Spices, which are a vital part of Sri Lankan foods, are used by people with such ease, adding subtle flavours and aromas. They are also an important part of Ayurveda healing. In the early days of trading Sri Lanka was known as a spice island. Even in modern day cooking there is no substitute for the pungent flavor of curries made with freshly plucked spices. Fresh spices are ground for each meal, just prior to cooking. Here are a few:
Cinnamon - Cinnamon sticks are made from long pieces of bark that are rolled, pressed and dried. They have a strong, sweet and woody fragrance
Cardamom - Cardamom is the seed of a tropical fruit in the ginger family. It has an intense, pungent, sweet flavor. It lends an exotic addition to rice dishes and confectionary, especially in the Sri Lankan national pudding, Watalappam.
Cloves - Cloves are the rich, brown, dried, unopened flower buds of Syzygium Aromaticum, an evergreen tree in the myrtle family. They have a strong, pungent aroma and tastes rather sweet.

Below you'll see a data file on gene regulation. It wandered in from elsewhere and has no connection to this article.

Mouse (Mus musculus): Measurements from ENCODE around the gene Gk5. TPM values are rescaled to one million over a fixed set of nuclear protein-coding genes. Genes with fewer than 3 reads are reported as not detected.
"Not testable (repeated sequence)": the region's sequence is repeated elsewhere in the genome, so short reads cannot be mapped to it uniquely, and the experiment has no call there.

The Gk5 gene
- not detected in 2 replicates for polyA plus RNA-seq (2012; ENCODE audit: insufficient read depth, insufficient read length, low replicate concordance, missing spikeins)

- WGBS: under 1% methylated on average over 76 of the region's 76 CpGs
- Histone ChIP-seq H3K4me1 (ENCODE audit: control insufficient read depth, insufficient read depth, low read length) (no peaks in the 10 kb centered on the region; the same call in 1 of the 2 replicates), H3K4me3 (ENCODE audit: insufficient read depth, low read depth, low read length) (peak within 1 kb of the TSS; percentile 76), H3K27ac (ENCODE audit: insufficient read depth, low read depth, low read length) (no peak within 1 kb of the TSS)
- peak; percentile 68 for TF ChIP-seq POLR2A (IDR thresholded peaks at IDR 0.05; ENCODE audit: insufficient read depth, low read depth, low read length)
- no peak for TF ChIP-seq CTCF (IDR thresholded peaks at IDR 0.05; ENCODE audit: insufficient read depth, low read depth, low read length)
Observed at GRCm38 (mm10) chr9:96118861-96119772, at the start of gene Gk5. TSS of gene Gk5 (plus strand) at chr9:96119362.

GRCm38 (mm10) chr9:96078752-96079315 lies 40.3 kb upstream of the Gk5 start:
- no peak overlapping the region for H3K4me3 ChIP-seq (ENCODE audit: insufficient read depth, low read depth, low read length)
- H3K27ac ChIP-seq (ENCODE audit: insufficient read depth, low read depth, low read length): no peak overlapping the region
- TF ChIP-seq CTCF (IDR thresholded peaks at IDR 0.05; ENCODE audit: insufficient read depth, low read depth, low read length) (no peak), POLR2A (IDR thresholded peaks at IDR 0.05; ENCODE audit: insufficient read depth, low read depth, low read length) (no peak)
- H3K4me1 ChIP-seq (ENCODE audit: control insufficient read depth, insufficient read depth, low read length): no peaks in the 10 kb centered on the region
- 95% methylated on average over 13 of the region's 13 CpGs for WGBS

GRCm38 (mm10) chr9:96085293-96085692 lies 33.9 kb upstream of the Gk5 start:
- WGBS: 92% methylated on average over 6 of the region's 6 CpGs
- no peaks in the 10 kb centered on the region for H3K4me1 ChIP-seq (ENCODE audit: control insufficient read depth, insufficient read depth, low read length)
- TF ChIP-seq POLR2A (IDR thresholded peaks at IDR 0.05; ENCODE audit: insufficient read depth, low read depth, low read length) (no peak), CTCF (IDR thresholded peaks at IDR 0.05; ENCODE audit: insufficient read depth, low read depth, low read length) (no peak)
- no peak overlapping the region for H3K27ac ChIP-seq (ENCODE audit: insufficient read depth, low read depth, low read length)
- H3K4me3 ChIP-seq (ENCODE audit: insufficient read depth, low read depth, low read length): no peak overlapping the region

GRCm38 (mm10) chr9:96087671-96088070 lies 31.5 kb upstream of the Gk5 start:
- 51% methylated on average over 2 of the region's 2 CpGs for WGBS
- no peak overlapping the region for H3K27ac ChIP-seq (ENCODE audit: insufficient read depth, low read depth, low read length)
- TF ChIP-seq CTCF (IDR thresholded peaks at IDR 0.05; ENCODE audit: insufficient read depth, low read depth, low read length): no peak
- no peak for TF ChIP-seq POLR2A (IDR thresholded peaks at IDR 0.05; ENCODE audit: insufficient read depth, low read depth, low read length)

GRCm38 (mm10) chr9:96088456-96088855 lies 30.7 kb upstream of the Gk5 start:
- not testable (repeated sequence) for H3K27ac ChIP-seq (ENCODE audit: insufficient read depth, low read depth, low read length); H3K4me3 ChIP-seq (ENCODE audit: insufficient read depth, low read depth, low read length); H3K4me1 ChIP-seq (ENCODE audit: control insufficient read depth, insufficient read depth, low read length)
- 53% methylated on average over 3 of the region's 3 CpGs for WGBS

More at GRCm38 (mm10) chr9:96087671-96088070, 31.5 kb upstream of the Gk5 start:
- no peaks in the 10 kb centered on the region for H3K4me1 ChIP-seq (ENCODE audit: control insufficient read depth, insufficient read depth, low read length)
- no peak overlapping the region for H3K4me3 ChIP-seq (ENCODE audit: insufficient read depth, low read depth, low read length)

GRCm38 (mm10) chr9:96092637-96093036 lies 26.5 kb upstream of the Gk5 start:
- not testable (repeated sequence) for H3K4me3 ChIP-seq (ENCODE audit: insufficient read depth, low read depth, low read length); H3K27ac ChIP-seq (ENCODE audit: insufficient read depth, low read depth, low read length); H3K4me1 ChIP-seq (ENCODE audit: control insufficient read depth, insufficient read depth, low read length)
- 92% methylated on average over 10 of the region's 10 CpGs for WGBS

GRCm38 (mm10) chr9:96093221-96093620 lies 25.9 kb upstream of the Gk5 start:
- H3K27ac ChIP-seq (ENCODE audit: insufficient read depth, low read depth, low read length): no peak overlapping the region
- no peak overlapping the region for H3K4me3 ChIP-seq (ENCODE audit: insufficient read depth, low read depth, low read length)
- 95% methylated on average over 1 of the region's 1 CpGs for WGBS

Coriander – Coriander is the fruit of the leafy herb cilantro. It is used as a spice and medicine. Coriander is probably one of the first spices used by mankind, having been known as early as 5000B.C. In Sri Lankan dishes Kottamalli or coriander is roasted and added as a spice for cooking soups, stews, and vegetables. Coriander tea is served in Ayurvedic spas. The dried coriander fruits are made into stimulating oil that helps to combat fatigue and lethargy.
Karapincha – Curry leaf- This is the “all spice” for Sri Lankans. This green, leafy herb is used to prepare almost every dish in the national cookbook, for it is highly aromatic. It is used as seasoning much like bay, parsley, basil leaves. Karapincha Kola Kanda is an herbal soup that has traditionally been considered the “poor man’s porridge.” With more and more doctors prescribing it for good health and rejuvenation it no longer draws boundaries of social status. In fact, Kola Kanda is far more nutritious than some cereals as it is made with fresh herbs.
Lemongrass – Lemonsgrass is widely used in savoury dishes and meat, poultry, seafood and vegetable curries. It harmonises with coconut milk, especially with chicken or seafood, so there are countless Sri Lankan recipes exploiting this combination. The stems are also used in teas, pickles, and flavouring marinades. Lemongrass is utilized as a medicinal herb in the treatment of diarrhea, fever, and headaches.
Saffron - In its pure form, saffron is a mass of compressed, threadlike, dark orange strands.